South Korea reported its first two deaths from an outbreak of Middle East Respiratory Syndrome (MERS) that has infected 25 people in two weeks, as public alarm grew and officials scrambled to contain the outbreak.
South Korea has isolated more than 700 people for possible MERS infection, which is caused by a coronavirus from the same family as the one that triggered the deadly 2003 outbreak of Severe Acute Respiratory Syndrome (SARS).
MERS has a much higher death rate than SARS and there is no cure or vaccine.
The World Health Organization (WHO) puts the total number of cases globally at 1,161, with at least 436 related deaths. It said no mutation had been detected in the virus in South Korea, and it did not appear to be spreading easily.
A 57-year-old woman, who had contact with South Korea's first patient, died of acute respiratory failure on Monday, the Health Ministry said.
She died at a hospital in Gyeonggi, the country's most populous province which surrounds the capital Seoul.
A 71-year-old man who had been on respiratory support with a history of kidney ailments also died. Officials did not disclose his location.
South Korea's health ministry reported seven new cases on Tuesday, including the woman who died, bringing the total number of cases to 25.
South Korea now has the third highest number of cases after Saudi Arabia and the United Arab Emirates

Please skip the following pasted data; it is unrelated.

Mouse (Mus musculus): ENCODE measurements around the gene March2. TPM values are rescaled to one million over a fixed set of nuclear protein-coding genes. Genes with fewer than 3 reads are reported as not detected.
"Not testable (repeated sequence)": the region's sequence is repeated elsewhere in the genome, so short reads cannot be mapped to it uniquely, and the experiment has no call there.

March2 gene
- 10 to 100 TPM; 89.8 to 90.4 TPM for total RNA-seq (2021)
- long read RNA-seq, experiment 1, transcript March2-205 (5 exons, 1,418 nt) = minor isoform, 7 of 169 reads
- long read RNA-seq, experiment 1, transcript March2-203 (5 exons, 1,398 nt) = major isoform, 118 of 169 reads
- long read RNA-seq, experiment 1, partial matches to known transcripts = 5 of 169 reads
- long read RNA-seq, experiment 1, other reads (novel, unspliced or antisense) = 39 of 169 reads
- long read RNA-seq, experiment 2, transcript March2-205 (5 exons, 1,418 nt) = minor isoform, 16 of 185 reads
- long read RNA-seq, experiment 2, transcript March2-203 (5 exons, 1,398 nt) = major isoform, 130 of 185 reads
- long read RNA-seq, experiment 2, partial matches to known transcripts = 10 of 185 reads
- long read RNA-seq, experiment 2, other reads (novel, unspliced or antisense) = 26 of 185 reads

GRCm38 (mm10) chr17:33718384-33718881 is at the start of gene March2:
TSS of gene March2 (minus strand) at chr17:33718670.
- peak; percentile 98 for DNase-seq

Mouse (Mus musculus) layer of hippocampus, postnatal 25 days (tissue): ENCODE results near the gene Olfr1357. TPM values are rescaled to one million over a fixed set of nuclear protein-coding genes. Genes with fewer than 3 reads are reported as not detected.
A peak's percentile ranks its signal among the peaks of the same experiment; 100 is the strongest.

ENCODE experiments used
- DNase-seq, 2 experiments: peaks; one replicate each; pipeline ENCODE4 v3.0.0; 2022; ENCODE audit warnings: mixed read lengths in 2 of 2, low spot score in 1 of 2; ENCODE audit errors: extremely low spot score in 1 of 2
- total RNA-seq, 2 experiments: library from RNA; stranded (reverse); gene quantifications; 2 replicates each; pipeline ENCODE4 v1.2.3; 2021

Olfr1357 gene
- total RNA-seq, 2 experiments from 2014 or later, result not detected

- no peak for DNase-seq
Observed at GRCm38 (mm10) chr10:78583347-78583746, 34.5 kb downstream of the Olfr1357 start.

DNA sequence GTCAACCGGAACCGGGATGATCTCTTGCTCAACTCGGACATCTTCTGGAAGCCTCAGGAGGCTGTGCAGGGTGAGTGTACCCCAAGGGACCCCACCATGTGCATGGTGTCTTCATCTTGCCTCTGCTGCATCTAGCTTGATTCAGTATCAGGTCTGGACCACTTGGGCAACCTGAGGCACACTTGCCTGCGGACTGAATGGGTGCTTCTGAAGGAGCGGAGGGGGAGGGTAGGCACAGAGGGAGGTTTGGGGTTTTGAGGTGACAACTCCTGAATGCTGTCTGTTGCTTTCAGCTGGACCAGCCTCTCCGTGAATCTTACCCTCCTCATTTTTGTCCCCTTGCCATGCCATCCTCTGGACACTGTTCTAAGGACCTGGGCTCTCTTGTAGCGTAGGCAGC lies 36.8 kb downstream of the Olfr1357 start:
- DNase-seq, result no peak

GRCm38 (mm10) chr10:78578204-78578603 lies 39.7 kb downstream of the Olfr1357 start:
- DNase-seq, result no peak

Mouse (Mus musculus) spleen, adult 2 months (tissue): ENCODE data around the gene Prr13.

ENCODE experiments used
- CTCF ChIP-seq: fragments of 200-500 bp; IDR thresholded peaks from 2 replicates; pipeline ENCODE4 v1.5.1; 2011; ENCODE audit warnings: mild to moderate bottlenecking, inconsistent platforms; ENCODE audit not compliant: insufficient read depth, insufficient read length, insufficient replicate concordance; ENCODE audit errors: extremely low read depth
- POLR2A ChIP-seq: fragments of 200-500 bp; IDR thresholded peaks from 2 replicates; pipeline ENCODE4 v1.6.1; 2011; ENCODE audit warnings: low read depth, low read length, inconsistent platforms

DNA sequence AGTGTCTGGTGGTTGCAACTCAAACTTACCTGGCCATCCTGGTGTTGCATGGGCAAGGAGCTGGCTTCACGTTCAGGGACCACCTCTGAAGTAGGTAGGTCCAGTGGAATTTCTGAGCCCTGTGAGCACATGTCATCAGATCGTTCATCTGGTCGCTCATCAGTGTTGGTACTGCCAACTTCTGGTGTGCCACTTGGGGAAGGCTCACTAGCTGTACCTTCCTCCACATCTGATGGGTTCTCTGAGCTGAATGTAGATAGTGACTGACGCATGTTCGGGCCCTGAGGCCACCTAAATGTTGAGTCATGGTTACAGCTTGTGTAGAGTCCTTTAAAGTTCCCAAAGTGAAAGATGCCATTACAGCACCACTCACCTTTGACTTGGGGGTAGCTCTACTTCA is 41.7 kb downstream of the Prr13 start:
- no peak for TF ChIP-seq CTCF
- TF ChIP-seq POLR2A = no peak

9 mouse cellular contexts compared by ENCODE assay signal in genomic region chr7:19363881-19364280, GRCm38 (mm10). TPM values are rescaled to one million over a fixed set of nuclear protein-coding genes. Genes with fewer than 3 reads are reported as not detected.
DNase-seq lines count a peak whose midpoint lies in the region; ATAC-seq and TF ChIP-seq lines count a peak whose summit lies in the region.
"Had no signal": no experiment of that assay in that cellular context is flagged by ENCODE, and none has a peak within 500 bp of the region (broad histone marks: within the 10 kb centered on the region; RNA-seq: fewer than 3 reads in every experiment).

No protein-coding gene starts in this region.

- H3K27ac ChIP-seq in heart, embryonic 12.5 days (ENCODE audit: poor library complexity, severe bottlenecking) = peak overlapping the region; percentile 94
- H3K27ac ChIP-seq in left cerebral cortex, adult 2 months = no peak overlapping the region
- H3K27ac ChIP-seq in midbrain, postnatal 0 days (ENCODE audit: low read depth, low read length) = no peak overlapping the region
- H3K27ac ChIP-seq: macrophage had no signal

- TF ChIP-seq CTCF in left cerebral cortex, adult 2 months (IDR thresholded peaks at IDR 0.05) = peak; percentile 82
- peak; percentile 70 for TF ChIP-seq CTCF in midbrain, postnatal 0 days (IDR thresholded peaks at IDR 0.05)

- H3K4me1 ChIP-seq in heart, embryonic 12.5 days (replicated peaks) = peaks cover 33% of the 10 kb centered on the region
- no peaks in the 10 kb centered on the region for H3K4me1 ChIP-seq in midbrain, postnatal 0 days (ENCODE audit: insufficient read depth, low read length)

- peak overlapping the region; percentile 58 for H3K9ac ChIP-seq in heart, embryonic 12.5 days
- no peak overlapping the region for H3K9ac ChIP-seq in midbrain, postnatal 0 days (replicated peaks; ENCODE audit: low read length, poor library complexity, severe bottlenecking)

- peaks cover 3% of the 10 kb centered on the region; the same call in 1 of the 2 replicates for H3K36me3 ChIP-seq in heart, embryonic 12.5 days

Officials have come under criticism from many in South Korea for not naming the hospitals where people have been treated, which has fueled widespread speculation.
China last week reported its first MERS case, that of a South Korean man who tested positive after breaking a voluntary house quarantine and traveling to Hong Kong and on to mainland China.
South Korean Deputy Prime Minister Choi Kyung-hwan said the government's credibility was at stake after criticism against authorities for failing to contain the virus after the first patient's symptoms were initially overlooked.
The death rate from MERS, first identified in humans in 2012, has been 38 percent, according to WHO figures, with older patients and those with existing respiratory and renal ailments at greater risk, according to a South Korean doctor.
However, experts said that figure may overstate the fatality rate as patients with little or no symptoms might go undetected.
By comparison, the death rate from SARS was 9 to 12 percent, rising above 50 percent for patients over 65, according to the U.S. National Library of Medicine.
The WHO has so far not recommended trade or travel restrictions for South Korea.
But South Korean border control authorities have put a ban on overseas travel for people isolated for possible infection, a health ministry official said.
South Korea's Hyundai Motor said it had asked employees to avoid traveling to the Middle East, while Samsung Electronics said it was screening employees twice a day in South Korea for fever, and would refrain from large-scale events.
58 schools and kindergartens in Gyeonggiprovince, home to the hospital where the first death occurred, were shut for the week
Some tour agencies have started seeing overseas groups cancelling trips to South Korea, with about 2,500 cancellations by Monday